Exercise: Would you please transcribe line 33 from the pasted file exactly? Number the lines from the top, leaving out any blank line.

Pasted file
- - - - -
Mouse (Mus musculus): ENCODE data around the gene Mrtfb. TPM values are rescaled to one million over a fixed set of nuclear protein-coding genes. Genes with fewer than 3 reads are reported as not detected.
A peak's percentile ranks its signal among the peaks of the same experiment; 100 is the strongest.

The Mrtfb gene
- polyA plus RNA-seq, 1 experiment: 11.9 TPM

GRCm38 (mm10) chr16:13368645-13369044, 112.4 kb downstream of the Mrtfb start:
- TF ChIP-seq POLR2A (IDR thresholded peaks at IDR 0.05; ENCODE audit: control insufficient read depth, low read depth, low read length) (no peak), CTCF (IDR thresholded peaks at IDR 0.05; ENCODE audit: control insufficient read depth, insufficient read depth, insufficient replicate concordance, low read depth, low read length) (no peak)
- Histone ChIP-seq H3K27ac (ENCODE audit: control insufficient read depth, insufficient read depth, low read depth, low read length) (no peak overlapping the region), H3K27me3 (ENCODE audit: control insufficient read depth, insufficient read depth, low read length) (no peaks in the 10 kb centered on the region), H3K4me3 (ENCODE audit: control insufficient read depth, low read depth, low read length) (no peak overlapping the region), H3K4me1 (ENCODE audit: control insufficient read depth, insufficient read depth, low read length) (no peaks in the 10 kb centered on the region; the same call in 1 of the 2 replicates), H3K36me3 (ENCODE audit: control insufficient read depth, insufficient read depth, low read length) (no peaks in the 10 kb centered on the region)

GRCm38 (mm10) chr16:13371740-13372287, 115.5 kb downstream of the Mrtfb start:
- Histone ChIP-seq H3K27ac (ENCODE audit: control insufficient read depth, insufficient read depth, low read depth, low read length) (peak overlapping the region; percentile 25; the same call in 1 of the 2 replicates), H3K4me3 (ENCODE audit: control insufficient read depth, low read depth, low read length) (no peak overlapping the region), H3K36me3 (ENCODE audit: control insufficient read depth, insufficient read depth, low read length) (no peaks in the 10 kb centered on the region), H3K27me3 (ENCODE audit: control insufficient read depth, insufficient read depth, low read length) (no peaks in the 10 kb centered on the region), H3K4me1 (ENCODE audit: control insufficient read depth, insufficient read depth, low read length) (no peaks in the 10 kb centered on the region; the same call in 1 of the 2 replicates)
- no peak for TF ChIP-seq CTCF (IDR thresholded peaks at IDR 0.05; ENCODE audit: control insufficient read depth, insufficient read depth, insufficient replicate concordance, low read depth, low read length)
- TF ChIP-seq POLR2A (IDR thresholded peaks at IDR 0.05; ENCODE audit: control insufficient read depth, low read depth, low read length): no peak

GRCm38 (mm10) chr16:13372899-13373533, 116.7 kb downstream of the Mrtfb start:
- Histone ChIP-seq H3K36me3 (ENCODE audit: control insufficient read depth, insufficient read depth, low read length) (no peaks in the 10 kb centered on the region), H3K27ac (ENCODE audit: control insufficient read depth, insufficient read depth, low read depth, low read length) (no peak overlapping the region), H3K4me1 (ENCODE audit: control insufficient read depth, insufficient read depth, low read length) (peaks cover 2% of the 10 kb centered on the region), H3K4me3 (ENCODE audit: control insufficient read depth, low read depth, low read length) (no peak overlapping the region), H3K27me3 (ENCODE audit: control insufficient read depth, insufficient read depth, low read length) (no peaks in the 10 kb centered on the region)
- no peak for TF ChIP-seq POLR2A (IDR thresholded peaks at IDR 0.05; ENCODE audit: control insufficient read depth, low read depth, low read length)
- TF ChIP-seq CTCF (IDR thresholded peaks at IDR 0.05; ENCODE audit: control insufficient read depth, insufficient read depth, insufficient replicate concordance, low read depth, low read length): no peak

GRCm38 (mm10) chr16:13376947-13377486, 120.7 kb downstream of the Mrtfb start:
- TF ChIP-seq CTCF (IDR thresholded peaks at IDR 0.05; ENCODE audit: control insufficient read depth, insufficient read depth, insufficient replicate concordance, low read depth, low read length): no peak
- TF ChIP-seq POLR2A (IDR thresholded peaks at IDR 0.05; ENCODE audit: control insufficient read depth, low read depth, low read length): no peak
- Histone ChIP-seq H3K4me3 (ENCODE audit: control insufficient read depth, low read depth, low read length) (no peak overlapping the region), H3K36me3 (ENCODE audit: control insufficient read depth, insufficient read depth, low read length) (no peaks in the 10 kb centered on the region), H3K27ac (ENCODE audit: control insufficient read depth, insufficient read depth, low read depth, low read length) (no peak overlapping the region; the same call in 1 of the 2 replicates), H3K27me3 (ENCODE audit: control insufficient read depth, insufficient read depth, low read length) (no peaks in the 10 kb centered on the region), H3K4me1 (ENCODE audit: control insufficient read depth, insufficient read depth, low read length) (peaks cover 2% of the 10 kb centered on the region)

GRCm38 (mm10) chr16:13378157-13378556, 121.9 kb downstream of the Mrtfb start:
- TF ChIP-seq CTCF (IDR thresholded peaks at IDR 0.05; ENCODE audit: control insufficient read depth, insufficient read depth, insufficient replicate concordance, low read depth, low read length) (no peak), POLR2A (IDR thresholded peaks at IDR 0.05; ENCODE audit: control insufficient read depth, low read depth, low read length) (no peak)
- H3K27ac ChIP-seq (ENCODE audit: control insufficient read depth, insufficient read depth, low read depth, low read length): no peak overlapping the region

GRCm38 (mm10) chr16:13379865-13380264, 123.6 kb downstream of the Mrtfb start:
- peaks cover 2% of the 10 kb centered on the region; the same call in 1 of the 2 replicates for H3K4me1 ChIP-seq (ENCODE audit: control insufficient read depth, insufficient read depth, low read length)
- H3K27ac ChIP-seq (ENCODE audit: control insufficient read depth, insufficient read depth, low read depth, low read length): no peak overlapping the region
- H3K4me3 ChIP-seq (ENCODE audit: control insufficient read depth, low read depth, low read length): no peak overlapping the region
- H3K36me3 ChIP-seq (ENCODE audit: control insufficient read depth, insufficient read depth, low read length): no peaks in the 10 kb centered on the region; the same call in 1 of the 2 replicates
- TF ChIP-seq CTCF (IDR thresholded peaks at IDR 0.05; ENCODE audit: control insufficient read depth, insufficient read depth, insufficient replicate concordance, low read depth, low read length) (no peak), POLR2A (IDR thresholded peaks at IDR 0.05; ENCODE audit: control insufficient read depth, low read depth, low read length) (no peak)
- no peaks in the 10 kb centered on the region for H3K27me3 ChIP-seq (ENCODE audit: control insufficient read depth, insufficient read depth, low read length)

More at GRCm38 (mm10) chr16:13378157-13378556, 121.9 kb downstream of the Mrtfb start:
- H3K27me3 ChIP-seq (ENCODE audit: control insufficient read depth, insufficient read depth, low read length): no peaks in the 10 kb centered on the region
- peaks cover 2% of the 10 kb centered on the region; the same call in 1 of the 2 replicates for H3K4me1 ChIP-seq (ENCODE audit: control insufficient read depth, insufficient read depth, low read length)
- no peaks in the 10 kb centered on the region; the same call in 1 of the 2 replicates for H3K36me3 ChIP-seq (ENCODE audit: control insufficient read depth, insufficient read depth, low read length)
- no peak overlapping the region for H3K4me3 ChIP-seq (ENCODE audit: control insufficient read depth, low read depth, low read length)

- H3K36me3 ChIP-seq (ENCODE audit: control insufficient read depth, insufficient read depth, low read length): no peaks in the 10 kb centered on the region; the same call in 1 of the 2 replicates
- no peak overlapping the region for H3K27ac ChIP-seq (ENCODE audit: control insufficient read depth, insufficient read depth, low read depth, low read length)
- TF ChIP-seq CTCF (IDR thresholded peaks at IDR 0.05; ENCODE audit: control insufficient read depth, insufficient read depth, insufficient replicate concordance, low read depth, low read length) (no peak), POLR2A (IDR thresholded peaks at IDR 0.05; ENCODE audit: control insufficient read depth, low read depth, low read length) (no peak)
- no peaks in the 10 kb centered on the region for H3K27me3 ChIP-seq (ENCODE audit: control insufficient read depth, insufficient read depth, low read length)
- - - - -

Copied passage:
- no peaks in the 10 kb centered on the region; the same call in 1 of the 2 replicates for H3K36me3 ChIP-seq (ENCODE audit: control insufficient read depth, insufficient read depth, low read length)